A pair of antique plant-filled urns are likely to stay in Atherton's historic Lindenwood neighborhood now that the City Council has upheld an appeal to prevent their departure.
The decision, made at the council's Jan. 17 meeting, could indicate a council trend of interpreting a recently enacted artifact preservation law in deference to residents' opinions rather than the Planning Commission and state and national guidelines.
The five-member council, on a 4-1 vote with Councilman Charles Marsala dissenting, denied the request of residents Randy and Lisa Lamb to take with them two antique urns from their Lindenwood property at 51 Laburnam Road when they move to their new home, also in Atherton but two and a half miles away on Park Lane.
The cast-iron urns, about 5 feet tall on their pedestals, date from at least 1937 and were part of the estate of Silver King James C. Flood, who lived in the area more or less defined by the walls of the Lindenwood neighborhood, now home to some 76 parcels, said Deputy Town Planner Lisa Costa Sanders in a staff report.
The staff report recommended allowing the Lambs to take the urns and the Planning Commission had approved a permit to move them, as is permitted under the new law as long as the artifacts are well maintained, entered in the town's artifact inventory, and stay within town boundaries.
But a group of Lindenwood neighbors appealed the commission's decision to the council, which can reverse a ruling if it "makes a finding" to justify a different opinion, said City Attorney Marc Hynes.
Mr. Hynes, who is preparing the findings, told the Almanac he expects to include "half a dozen" that justify the council's decision, including their historical value and relevance to the Flood estate.
Who owns the urns? "They won't belong to the town," Mr. Hynes told the council. "All we're saying is that they can't be moved."
Randy Lamb told the Almanac that he and his wife own them, having spent $5,000 each to repair them, with one "rotted out on the inside" and the other found on the ground in three pieces. They're not in the front yard because they're small enough to be emptied and stolen, he said.
Marion Oster, head of the Atherton Heritage Foundation, said the urns had also been restored by a previous owner, a Ms. Thompson, after a gardener hit one and knocked it over.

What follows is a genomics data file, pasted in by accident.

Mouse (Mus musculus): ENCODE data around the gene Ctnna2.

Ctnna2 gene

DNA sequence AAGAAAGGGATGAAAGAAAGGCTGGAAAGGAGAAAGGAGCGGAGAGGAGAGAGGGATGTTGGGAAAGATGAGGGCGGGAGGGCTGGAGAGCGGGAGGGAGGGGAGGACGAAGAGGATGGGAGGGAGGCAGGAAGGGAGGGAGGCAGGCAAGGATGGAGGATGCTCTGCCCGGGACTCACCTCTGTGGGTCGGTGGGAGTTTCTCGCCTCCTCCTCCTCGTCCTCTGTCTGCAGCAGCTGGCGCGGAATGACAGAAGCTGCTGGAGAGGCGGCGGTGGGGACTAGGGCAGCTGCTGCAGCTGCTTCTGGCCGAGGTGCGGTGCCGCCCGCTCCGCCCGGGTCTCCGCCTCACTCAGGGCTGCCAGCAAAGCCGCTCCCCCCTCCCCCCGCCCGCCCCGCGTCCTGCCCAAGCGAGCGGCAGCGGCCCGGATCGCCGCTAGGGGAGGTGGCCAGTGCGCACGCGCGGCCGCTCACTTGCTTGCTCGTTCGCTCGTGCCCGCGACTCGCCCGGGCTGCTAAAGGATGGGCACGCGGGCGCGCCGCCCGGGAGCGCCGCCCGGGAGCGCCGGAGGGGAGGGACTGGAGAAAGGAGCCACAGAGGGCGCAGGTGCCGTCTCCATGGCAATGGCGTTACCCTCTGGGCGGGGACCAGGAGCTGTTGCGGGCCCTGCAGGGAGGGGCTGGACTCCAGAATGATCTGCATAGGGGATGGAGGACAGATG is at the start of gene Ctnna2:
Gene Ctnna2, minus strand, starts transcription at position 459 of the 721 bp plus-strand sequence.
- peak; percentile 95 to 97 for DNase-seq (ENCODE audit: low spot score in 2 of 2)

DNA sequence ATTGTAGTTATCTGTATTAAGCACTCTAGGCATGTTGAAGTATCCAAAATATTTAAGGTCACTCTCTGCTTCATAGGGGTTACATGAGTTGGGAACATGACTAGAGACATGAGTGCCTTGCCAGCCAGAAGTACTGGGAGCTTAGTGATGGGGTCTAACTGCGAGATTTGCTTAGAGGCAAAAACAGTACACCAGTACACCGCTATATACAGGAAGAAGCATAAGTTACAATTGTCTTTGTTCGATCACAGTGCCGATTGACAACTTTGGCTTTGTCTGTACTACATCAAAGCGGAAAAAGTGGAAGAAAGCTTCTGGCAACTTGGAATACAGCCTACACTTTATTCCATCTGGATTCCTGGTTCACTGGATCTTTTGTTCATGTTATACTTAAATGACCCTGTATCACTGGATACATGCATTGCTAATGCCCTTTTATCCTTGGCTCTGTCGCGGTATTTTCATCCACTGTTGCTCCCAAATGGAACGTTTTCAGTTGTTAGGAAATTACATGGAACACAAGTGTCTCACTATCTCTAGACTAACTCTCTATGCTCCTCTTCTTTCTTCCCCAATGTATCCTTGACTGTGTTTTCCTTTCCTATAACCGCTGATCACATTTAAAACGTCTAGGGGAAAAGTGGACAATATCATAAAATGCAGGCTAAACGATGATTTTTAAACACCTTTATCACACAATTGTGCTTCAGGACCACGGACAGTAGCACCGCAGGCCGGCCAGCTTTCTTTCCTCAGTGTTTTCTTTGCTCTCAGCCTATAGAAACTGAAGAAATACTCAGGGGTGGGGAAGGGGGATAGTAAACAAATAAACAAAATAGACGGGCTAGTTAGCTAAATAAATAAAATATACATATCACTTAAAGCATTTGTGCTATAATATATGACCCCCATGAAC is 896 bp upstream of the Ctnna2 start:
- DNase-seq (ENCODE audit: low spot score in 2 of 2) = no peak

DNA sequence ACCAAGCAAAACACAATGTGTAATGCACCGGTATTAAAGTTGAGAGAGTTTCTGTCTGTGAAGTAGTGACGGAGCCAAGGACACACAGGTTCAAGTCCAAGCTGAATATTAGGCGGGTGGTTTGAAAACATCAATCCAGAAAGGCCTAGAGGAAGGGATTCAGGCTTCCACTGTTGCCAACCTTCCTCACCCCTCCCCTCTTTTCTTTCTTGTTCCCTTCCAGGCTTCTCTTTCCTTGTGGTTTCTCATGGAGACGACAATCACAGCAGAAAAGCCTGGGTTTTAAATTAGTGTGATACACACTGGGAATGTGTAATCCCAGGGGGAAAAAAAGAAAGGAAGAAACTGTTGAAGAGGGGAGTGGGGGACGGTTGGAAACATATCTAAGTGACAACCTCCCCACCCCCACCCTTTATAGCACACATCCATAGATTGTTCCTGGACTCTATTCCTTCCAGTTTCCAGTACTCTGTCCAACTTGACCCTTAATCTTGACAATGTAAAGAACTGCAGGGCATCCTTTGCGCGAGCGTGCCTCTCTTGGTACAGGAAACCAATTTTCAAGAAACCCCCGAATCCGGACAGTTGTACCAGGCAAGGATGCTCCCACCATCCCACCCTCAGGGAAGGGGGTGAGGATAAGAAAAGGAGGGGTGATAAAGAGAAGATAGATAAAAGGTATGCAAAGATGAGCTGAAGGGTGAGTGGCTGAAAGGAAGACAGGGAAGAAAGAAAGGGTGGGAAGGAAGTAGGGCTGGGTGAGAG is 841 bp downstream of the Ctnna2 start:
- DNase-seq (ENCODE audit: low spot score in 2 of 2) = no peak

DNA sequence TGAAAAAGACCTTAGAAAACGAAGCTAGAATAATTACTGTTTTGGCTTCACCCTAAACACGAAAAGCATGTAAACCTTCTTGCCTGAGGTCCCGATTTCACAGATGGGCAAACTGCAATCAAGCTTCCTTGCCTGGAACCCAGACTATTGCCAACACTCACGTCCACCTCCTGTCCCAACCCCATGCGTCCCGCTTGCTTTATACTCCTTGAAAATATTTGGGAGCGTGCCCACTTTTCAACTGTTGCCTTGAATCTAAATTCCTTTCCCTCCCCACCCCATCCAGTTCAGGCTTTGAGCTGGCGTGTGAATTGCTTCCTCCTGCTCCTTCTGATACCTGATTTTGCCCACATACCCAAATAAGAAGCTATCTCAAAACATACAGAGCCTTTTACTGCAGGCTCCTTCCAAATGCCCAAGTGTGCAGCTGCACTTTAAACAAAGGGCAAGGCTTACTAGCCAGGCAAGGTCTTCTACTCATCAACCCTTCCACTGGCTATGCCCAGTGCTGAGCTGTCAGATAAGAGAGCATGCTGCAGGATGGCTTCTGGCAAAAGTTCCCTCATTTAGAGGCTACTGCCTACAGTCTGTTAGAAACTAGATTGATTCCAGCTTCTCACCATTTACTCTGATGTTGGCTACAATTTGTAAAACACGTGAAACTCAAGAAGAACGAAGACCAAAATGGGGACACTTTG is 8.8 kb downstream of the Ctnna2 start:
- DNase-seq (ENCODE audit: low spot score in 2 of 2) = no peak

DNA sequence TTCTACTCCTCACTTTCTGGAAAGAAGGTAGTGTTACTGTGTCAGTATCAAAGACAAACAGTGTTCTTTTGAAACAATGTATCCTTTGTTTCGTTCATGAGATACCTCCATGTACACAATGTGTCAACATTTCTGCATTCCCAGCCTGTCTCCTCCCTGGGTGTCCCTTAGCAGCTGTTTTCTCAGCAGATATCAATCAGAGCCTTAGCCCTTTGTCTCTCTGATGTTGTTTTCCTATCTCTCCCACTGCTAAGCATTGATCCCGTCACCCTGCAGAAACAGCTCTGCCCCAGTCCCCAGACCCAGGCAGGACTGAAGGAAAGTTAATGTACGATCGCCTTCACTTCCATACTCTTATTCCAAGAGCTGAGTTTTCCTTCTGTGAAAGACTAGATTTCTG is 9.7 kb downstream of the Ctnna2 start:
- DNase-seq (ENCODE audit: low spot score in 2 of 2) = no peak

Mayor Alan Carlson offered to compensate the Lambs for the urns, but his colleagues on the council did not second his motion.
Councilman Charles Marsala said in an e-mail that he took the Lambs' side because of the town's use of "eminent domain statutes to take possessions."
Asked to comment on the proceedings, Mr. Lamb replied: "We are appalled at the way the town's overly qualified (archeology consultant) was treated." Asked about possible legal action, he said they are evaluating their options.
Councilman Janz, who is also an attorney, said the council's decision "probably would survive a challenge."
By the time the James C. Flood estate was subdivided into the Lindenwood neighborhood in the early 1940s, significant structures such as the main house were already gone and artifacts such as urns were distributed among the new parcels, said Ms. Costa Sanders, the planner. The remnants of the estate still in their original locations include its outer walls and monumental gates, plus a few fountains and a bench or two.
While residents may see these artifacts as comprising a historic setting for the neighborhood, Laura Jones, the consulting archeologist hired by the town to evaluate the Lambs' request, said the setting really is Atherton, in part because so little remains of the urns' original context.
While Lindenwood's boundaries closely approximate the estate's original boundaries, so much change has gone on over the years that the location of the urns in the Lamb's yard "didn't really meet a reasonable test for me of being in a historical setting," Ms. Jones said, adding: "You don't know you're on a historical estate. You're in somebody's backyard."
Adding to that backyard sense is Atherton's focus on artifacts rather than on a major structure such as a building. It's unusual for a preservation district not to include a major structure, she said.
Fine points like these seemed to count for little to residents in the packed council chambers who wanted the urns to stay put. Several spoke, among them Gerta Ungerman, a resident who said she lived across from the urns for 30 years when they were in the front yard and that she "missed them terribly."
The previous homeowner, Ms. Ungerman said, would walk her to her door after a visit, notice the urns and say: "Aren't they beautiful?"
Resident Ron Peyton acknowledged that the urns were separated from their original locations on the estate, but are still physically close to the historic Flood Circle area. "The best preservation course is to keep the artifacts on site," he said.
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